The Antitrust Division of the United States Department of Justice (DOJ) has cleared the pending merger between Cigna Corporation and Express Scripts Holding Company, the companies announced in a statement issued today.
Bloomfield, Conn.-based Cigna, the fifth largest health insurer, announced in early March its plans to buy the nation’s largest stand-alone pharmacy benefit manager (PBM) in a $67 billion deal. Express Scripts, based in St. Louis, is responsible for the prescription plans of more than 80 million Americans.
The Justice Department’s clearance of the Cigna-Express Scripts deal comes before the DOJ announced any approval of the CVS Health acquisition of Aetna, which was announced several months. If both deals close successfully, the nation’s largest PBMs will all be aligned with the three largest payers, creating impressive, vertically-integrated healthcare entities.
“After a thorough review of the proposed transaction, the Antitrust Division has determined that the combination of Cigna, a health insurance company, and ESI, a pharmacy benefit management company, is unlikely to result in harm to competition or consumers,” Assistant Attorney General Makan Delrahim of the Antitrust Division of the U.S. Department of Justice said in a statement.
“During the Antitrust Division’s comprehensive, six-month investigation, it received over two million documents, analyzed transactional data from the merging companies and other industry firms, and interviewed over 100 knowledgeable industry participants,” the Justice Department stated.
The antitrust regulators said that, in particular, they analyzed whether the merger would substantially lessen competition in the sale of PBM services or raise the cost of PBM services to Cigna’s health insurance rivals. The merger is unlikely to lessen competition substantially in the sale of PBM services because Cigna’s PBM business nationwide is small, the DOJ stated. “The merger is unlikely to enable Cigna to increase costs to Cigna’s health insurance rivals due to competition from vertically-integrated and other PBMs,” the Justice Department stated.
In the past year, there has been a wave of PBM and insurer integrations, vertical mergers and acquisitions. This past December, CVS Health, which has both pharmacy and PBM capabilities, announced plans to acquire leading health insurer Aetna for $69 billion. Days after news of the Cigna/Express Scripts merger, Centene Corporation announced it had made a major investment in RxAdvance, a cloud-based PBM led by former Apple CEO John Sculley. If the CVS Health-Aetna deal is approved it will be the largest ever in the health insurance industry. Another huge retail-health insurer deal could be in the works as there have been reports that Walmart Inc. is in preliminary talks to buy insurer Humana.
As reported by Healthcare Informatics Managing Editor Rajiv Leventhal back in April, the CVS-Aetna deal came almost a full year after a federal judge blocked a merger that would have resulted in Aetna acquiring the Louisville, Ky.-based Humana, which at the time was the largest acquisition of its type in the history of health insurance in the U.S., reported at $37 billion.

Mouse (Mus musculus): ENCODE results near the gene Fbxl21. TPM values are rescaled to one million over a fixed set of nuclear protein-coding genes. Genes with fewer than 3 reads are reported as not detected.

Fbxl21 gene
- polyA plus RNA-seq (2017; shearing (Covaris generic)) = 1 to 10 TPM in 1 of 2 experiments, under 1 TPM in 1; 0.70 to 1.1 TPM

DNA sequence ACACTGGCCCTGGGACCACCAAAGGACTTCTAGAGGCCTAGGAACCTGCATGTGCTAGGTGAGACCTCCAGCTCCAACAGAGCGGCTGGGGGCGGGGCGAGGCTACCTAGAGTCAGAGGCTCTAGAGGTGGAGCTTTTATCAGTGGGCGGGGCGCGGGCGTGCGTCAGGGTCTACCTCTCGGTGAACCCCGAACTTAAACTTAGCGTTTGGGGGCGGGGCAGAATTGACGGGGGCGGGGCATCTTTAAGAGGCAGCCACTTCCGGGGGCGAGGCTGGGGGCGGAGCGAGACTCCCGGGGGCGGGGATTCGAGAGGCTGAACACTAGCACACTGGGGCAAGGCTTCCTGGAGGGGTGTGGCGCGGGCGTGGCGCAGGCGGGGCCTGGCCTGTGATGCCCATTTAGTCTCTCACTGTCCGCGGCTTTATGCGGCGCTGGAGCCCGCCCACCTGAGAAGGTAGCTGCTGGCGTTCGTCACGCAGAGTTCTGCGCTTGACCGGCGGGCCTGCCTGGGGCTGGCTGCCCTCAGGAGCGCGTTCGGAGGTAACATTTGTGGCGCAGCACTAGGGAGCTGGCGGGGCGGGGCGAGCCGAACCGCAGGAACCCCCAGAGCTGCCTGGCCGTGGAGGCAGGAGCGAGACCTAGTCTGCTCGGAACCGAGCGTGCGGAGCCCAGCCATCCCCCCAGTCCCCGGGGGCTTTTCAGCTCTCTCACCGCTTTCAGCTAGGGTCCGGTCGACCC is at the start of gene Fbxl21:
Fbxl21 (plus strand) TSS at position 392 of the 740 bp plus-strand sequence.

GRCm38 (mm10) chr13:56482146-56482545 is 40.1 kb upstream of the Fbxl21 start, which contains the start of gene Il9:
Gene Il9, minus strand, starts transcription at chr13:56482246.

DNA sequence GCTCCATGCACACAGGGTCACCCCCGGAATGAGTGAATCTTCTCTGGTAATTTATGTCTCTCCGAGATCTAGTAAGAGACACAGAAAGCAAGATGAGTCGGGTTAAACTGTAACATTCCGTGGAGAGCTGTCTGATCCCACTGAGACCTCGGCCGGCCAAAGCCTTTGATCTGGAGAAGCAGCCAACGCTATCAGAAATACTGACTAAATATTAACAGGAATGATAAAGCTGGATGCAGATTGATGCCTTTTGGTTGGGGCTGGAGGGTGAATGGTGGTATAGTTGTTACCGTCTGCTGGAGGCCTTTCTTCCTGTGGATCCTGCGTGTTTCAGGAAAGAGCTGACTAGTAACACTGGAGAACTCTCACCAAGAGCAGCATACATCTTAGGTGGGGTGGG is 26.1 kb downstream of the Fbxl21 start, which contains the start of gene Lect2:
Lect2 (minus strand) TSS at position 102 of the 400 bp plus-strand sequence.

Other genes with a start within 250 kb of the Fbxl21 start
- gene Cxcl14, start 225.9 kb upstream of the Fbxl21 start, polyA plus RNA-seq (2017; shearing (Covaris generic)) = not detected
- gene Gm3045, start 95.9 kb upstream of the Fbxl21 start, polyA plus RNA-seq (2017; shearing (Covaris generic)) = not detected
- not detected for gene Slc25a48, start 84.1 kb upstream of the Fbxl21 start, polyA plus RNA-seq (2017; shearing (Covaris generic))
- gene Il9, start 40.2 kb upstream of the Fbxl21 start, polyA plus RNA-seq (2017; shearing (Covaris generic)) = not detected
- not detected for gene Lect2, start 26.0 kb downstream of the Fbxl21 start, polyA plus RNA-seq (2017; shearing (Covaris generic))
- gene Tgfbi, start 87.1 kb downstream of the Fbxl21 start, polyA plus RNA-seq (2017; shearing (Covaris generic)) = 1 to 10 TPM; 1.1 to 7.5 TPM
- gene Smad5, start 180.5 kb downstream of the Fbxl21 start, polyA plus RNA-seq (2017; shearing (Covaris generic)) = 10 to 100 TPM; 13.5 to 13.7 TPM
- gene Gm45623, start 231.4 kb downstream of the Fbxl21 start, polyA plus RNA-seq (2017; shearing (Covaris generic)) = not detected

“The transaction would violate antitrust laws by reducing competition among insurers,” U.S. District Judge John D. Bates in Washington said at the time, according to Leventhal’s article. In the past two years, the U.S. Department of Justice challenged and stopped two health insurance mega-mergers, the Aeta-Humana deal and a proposed $54-billion merger between Anthem, Inc. and Cigna.
There has been speculation that antitrust regulators would not approve the CVS-Aetna deal, just like other recent major mergers in this space. However, PBM-retail-insurer mergers do not involve two health insurance companies like the other deals that were shot down. Cigna and Express Scripts shareholders voted to approve the firms’ merger last month, despite opposition from activist investor Carl Icahn, according to CNBC.
In the statement, Cigna and Express Scripts said the DOJ has cleared the pending merger, “terminating the applicable waiting period under the Hart-Scott-Rodino Antitrust Improvements Act of 1976.” Cigna and Express Scripts said the deal will close by year-end 2018.
“We are pleased that the Department of Justice has cleared our transaction and that we are another step closer to completing our merger and delivering greater affordability, choice and predictability to our customers and clients as a combined company,” David Cordani, president and chief executive officer of Cigna, said in a statement. “The value that we deliver together will help put our society on a far more sustainable path – one that helps health care professionals close gaps in care and supports our customers along their health journey.”
“Together, we believe we will be able to do even more to reduce healthcare costs, expand choice, and improve patient outcomes,” Tim Wentworth, president and chief executive officer of Express Scripts, said in a statement. “Today’s decision is one more important milestone in our effort to combine two innovative health services leaders into a company that will transform health care.”
The expiration of the Hart-Scott-Rodino waiting period satisfies one of the conditions necessary to the consummation of the transaction. Completion of the transaction remains subject to certain state regulatory approvals and filings required in connection with the transaction, including clearances from certain departments of insurance, and the satisfaction of all closing conditions, the companies said.
To date, Cigna and Express Scripts have obtained clearances from departments of insurance in 16 states. The companies are working constructively with regulators in the remaining jurisdictions to obtain clearance for the merger.